"I heard in her voice how touched she was," Buck said. "I did it probably more for her than for anyone else or for any other reason. She told me: 'I know your Dad is watching that and hearing that somewhere and was with you tonight.' "
Those who dislike the Fox broadcaster are an active lot, especially in the social media space. But here's how I see it: Buck had a terrific World Series, highlighted by his tribute to Jack and his ability to step away from the action when the moment called for natural sound. It was a terrific performance during a year in which
"I've taking criticism my whole life from one entity or another," Buck said. "I'm willing to admit when I was wrong or something does not work."
On that end, Buck says he self-evaluates his work, especially for the NFL. He travels with a laptop so he can watch his just-completed football broadcast on flights back to his St. Louis home.
"I like to evaluate the tone, and if there was too much talk or not enough talk," Buck said. "The specific of the calls I'm not worried about. It's more general strokes."
The quality of play-by-play this postseason, with Buck, Turner's Brian Anderson and ESPN Radio's Dan Shulman, was particularly high. October was a good month for baseball.
In an interview with SI.com on Tuesday evening, Ganim said the biggest initial challenge with the story was no one would go on the record. "It was a challenge because people were so afraid of coming out and being the first one to speak out against him [Sandusky]," she said. "Once they started to talk, it was unbeliavble some of the information we found it, and how many times, obviously allegedly, he was almost caught."
Ganim said 99 percent of her paper's readership has been supportive of her coverage. "I was bracing for the mob to come after me," Ganim said. "A couple of years ago, the Nittany Lion mascot got a DUI and I got hate mail for like six months. That was my barometer and I thought this would be awful."
"To me, games are play-dramas unto themselves, self-contained," Hock said. "But the story really begins once the game ends. Real redemption -- what we pretend the games are about but what real life really is about -- can only happen for the athlete after the game is over and real life begins. The heroes of
Hock said that he and film producers Mike Tollin and Frank Marshall are trying to develop
"There's a lot more to it that involved Marcus's family -- his grandfather and mother and brother in particular -- that we weren't able to really capture in the documentary," Hock said. "It'll be the same main character, but a different kind of storytelling that will hopefully reach even more people than the documentary."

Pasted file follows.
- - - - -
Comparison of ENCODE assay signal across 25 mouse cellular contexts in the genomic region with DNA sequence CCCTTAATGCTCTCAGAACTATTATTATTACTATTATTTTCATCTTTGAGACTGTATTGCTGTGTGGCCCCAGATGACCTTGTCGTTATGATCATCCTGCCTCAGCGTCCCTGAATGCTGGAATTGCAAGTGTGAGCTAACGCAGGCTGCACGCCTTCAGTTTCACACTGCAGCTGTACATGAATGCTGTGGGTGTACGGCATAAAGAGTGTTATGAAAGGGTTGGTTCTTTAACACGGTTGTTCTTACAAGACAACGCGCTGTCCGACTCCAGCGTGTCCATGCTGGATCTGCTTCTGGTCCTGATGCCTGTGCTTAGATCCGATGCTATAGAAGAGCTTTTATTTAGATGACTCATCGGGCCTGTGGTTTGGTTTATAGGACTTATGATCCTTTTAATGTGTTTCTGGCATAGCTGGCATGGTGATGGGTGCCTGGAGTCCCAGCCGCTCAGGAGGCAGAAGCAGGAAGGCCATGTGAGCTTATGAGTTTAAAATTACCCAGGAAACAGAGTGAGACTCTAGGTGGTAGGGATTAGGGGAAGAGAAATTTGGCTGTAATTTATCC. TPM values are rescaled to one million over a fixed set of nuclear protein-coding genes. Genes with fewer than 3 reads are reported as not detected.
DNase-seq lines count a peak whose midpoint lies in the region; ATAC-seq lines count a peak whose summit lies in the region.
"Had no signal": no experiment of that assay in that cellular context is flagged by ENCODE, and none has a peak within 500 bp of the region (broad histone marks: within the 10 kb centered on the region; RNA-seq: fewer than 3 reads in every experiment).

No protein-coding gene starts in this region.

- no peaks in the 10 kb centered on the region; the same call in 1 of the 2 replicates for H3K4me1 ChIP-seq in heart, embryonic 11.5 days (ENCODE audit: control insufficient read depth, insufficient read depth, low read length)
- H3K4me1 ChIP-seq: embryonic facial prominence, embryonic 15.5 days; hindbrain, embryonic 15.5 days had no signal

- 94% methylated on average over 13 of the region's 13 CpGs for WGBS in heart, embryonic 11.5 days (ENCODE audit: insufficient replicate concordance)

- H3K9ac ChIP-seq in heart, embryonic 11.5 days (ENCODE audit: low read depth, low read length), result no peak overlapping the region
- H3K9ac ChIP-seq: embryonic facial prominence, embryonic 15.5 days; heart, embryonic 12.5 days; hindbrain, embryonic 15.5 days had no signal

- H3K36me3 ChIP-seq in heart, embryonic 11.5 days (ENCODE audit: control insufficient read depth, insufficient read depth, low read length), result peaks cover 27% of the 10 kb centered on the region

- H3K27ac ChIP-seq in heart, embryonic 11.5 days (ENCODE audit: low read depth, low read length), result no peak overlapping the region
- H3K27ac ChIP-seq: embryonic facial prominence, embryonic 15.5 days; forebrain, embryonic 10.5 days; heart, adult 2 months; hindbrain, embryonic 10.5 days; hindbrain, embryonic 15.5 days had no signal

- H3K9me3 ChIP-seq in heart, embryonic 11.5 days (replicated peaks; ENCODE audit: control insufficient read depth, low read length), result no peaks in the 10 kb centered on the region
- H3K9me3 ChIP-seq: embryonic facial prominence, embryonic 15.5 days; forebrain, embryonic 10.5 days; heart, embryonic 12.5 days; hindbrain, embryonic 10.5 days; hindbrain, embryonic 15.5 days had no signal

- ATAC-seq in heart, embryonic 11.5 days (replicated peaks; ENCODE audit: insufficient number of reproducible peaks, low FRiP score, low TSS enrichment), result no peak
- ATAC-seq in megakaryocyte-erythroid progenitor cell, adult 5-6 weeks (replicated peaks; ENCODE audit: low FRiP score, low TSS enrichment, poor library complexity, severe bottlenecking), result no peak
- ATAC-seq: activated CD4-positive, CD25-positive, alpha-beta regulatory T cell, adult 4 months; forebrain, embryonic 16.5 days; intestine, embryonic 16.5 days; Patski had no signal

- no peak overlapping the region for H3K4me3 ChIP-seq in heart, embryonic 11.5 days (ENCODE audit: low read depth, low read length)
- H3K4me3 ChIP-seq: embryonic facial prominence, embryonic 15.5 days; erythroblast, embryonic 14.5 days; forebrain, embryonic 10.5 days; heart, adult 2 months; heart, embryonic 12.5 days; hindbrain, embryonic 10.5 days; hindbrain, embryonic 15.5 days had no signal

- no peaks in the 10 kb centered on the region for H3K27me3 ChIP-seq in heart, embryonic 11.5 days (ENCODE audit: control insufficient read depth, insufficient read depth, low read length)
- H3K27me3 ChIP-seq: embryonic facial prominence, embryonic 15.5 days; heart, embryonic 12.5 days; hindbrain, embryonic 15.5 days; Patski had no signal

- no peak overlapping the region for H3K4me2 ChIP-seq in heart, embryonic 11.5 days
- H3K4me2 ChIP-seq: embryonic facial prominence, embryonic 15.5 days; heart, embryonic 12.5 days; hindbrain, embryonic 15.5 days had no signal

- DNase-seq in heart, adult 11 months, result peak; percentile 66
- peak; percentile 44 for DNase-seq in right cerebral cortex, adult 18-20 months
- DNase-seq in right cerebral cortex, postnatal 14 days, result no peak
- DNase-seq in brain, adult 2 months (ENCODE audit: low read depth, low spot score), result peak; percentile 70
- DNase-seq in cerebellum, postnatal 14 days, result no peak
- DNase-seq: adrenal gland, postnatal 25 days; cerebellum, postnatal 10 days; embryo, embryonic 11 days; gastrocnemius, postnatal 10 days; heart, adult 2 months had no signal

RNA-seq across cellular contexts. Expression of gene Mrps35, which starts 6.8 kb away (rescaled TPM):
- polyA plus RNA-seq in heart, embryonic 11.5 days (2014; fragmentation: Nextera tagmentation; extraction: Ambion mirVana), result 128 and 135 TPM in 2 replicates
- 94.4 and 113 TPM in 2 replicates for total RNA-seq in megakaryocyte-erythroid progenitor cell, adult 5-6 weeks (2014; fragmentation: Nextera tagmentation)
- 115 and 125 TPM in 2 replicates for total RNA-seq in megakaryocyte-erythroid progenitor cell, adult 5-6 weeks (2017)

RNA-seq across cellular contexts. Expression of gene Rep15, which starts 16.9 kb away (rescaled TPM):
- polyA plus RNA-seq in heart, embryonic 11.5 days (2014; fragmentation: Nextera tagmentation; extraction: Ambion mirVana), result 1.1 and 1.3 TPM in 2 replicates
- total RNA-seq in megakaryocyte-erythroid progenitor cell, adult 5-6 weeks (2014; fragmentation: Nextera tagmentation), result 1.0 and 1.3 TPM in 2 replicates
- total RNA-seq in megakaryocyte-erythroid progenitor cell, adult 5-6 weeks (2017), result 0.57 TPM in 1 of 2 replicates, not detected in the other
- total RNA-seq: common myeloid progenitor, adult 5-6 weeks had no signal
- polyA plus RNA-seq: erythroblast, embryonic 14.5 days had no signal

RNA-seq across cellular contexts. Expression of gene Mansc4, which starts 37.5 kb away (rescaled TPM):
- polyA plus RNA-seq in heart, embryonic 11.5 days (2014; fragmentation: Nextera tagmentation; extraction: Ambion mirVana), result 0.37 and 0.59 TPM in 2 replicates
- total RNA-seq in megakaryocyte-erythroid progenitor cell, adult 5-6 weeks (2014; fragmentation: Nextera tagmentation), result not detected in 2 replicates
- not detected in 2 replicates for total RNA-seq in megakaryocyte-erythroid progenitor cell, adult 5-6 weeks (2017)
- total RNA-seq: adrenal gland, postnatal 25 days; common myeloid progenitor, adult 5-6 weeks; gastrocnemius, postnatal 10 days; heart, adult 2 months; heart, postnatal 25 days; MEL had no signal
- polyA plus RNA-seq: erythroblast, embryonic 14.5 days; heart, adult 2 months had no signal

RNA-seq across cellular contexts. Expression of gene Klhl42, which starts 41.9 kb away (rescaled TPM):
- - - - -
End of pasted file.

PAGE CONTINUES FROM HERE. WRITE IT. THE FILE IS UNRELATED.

Mayock and Nessler have called two rehearsal games this preseason -- both were
"It's early, but the initial indicators are what I hoped," said Mark Quenzel, the senior vice president of programming & production for the NFLN. "Mike does a phenomenal job of explaining the intricacies of the game in a simple, direct way. Mike does not mince words. And Brad is just a preeminent caller of the game, and secondarily, allows us to get outside of that specific game and talk about the league."
Will it work? Said Tony Petitti, president and CEO of MLB Network, in a statement: "There is no other program on the air that is dedicated to covering baseball this way."
"I have never been more proud having made a suggestion, having chased the guy down and having convinced him to do it," Buck said. "It was like watching my kid. He did two games and I think he grew to love it. I think broadcasting is there for him if he wants it, and not too far out of the possibility. He's a smart, funny guy and you only got a sliver of his humor."
I spoke with Francona
Let's be blunt: On the surface, this isn't good news for soccer fans. The only good news is that Fox has plenty of time to change that perception. Fox (not the Fox Soccer Channel) has treated U.S. soccer viewers like fools so far with such stints as inexplicably tossing Michael Strahan into its pregame show for the final of the Champions League, and fronting an inane "Football versus Futbol" segment. That's having a tin ear, given that the U.S. soccer audience is a particularly educated group about the sport and rightfully howls at a broadcast with a "Soccer For Dummies" feel. This
If I'm a Fox Sports executive, I'm already planning to pluck as many quality game broadcasters from ESPN (Ian Darke, Martin Tyler, etc.) as possible when that network concludes its World Cup run in 2014. Many of those broadcasters will be U.S. free agents, so the opportunity is there.
In short, a group of commenters have